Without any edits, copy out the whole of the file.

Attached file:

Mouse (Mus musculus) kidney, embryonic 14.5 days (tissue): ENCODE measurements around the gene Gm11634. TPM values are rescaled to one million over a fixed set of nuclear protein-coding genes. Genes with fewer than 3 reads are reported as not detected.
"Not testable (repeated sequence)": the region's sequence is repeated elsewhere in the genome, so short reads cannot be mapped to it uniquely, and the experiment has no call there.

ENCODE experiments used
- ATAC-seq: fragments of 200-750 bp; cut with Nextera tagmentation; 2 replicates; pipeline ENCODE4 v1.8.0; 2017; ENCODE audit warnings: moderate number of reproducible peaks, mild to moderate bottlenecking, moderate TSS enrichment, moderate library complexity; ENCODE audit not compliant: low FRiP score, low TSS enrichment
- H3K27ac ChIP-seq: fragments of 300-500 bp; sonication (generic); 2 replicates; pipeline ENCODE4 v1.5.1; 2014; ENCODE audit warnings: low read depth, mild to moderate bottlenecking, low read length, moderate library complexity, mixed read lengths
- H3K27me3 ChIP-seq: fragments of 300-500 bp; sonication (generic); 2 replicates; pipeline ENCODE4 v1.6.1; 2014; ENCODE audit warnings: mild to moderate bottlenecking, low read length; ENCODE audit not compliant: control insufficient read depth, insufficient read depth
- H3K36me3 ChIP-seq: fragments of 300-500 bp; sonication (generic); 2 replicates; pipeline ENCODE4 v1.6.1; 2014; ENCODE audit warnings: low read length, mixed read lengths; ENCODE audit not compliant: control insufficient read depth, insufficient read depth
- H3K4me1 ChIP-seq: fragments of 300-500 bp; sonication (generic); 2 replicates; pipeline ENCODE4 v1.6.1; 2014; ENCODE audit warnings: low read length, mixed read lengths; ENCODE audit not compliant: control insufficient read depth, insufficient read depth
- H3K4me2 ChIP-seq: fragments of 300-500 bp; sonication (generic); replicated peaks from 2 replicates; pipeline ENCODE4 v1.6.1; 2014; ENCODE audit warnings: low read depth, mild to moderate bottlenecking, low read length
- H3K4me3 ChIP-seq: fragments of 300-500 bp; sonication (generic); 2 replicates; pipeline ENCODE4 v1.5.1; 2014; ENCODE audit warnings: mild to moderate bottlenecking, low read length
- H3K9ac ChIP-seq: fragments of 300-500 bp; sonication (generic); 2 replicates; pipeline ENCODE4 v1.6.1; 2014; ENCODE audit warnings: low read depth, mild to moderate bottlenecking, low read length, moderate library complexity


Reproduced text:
Mouse (Mus musculus) kidney, embryonic 14.5 days (tissue): ENCODE measurements around the gene Gm11634. TPM values are rescaled to one million over a fixed set of nuclear protein-coding genes. Genes with fewer than 3 reads are reported as not detected.
"Not testable (repeated sequence)": the region's sequence is repeated elsewhere in the genome, so short reads cannot be mapped to it uniquely, and the experiment has no call there.

ENCODE experiments used
- ATAC-seq: fragments of 200-750 bp; cut with Nextera tagmentation; 2 replicates; pipeline ENCODE4 v1.8.0; 2017; ENCODE audit warnings: moderate number of reproducible peaks, mild to moderate bottlenecking, moderate TSS enrichment, moderate library complexity; ENCODE audit not compliant: low FRiP score, low TSS enrichment
- H3K27ac ChIP-seq: fragments of 300-500 bp; sonication (generic); 2 replicates; pipeline ENCODE4 v1.5.1; 2014; ENCODE audit warnings: low read depth, mild to moderate bottlenecking, low read length, moderate library complexity, mixed read lengths
- H3K27me3 ChIP-seq: fragments of 300-500 bp; sonication (generic); 2 replicates; pipeline ENCODE4 v1.6.1; 2014; ENCODE audit warnings: mild to moderate bottlenecking, low read length; ENCODE audit not compliant: control insufficient read depth, insufficient read depth
- H3K36me3 ChIP-seq: fragments of 300-500 bp; sonication (generic); 2 replicates; pipeline ENCODE4 v1.6.1; 2014; ENCODE audit warnings: low read length, mixed read lengths; ENCODE audit not compliant: control insufficient read depth, insufficient read depth
- H3K4me1 ChIP-seq: fragments of 300-500 bp; sonication (generic); 2 replicates; pipeline ENCODE4 v1.6.1; 2014; ENCODE audit warnings: low read length, mixed read lengths; ENCODE audit not compliant: control insufficient read depth, insufficient read depth
- H3K4me2 ChIP-seq: fragments of 300-500 bp; sonication (generic); replicated peaks from 2 replicates; pipeline ENCODE4 v1.6.1; 2014; ENCODE audit warnings: low read depth, mild to moderate bottlenecking, low read length
- H3K4me3 ChIP-seq: fragments of 300-500 bp; sonication (generic); 2 replicates; pipeline ENCODE4 v1.5.1; 2014; ENCODE audit warnings: mild to moderate bottlenecking, low read length
- H3K9ac ChIP-seq: fragments of 300-500 bp; sonication (generic); 2 replicates; pipeline ENCODE4 v1.6.1; 2014; ENCODE audit warnings: low read depth, mild to moderate bottlenecking, low read length, moderate library complexity